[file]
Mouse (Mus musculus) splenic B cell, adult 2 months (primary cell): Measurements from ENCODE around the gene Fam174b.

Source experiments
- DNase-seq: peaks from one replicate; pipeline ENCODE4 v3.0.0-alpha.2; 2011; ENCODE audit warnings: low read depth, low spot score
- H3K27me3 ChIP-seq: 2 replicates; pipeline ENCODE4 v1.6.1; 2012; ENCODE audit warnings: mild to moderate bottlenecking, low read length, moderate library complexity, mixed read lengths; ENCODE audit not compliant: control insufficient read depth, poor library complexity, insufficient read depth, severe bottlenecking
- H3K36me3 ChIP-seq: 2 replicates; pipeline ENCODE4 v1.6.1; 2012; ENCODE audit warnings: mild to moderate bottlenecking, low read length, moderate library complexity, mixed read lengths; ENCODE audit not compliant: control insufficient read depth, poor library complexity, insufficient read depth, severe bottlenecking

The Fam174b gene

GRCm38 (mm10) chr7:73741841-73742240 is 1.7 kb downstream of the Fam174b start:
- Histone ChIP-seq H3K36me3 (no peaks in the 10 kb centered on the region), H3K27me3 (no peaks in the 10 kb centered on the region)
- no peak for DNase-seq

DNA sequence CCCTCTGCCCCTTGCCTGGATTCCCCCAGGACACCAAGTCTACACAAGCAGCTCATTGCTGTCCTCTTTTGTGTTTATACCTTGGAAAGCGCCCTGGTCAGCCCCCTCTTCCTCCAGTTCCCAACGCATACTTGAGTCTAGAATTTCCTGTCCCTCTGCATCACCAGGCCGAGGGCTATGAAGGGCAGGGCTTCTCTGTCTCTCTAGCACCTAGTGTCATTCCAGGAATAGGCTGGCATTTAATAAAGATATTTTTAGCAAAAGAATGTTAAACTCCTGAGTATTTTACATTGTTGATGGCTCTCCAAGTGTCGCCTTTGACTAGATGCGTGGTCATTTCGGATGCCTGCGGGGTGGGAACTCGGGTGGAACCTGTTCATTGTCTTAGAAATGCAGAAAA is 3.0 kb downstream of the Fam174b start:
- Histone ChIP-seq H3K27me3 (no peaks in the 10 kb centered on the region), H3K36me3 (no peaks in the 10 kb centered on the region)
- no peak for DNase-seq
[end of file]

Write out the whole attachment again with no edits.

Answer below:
Mouse (Mus musculus) splenic B cell, adult 2 months (primary cell): Measurements from ENCODE around the gene Fam174b.

Source experiments
- DNase-seq: peaks from one replicate; pipeline ENCODE4 v3.0.0-alpha.2; 2011; ENCODE audit warnings: low read depth, low spot score
- H3K27me3 ChIP-seq: 2 replicates; pipeline ENCODE4 v1.6.1; 2012; ENCODE audit warnings: mild to moderate bottlenecking, low read length, moderate library complexity, mixed read lengths; ENCODE audit not compliant: control insufficient read depth, poor library complexity, insufficient read depth, severe bottlenecking
- H3K36me3 ChIP-seq: 2 replicates; pipeline ENCODE4 v1.6.1; 2012; ENCODE audit warnings: mild to moderate bottlenecking, low read length, moderate library complexity, mixed read lengths; ENCODE audit not compliant: control insufficient read depth, poor library complexity, insufficient read depth, severe bottlenecking

The Fam174b gene

GRCm38 (mm10) chr7:73741841-73742240 is 1.7 kb downstream of the Fam174b start:
- Histone ChIP-seq H3K36me3 (no peaks in the 10 kb centered on the region), H3K27me3 (no peaks in the 10 kb centered on the region)
- no peak for DNase-seq

DNA sequence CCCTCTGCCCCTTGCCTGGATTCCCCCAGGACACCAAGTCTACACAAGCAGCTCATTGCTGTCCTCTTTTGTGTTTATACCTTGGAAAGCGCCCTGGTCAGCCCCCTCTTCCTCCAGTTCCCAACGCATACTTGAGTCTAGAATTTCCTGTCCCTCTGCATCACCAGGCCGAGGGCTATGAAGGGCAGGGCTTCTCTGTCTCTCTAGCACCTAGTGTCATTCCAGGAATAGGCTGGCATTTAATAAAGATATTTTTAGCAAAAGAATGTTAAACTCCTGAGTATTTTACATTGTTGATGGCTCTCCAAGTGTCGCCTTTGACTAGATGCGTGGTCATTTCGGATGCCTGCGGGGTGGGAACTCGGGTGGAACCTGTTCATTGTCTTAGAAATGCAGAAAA is 3.0 kb downstream of the Fam174b start:
- Histone ChIP-seq H3K27me3 (no peaks in the 10 kb centered on the region), H3K36me3 (no peaks in the 10 kb centered on the region)
- no peak for DNase-seq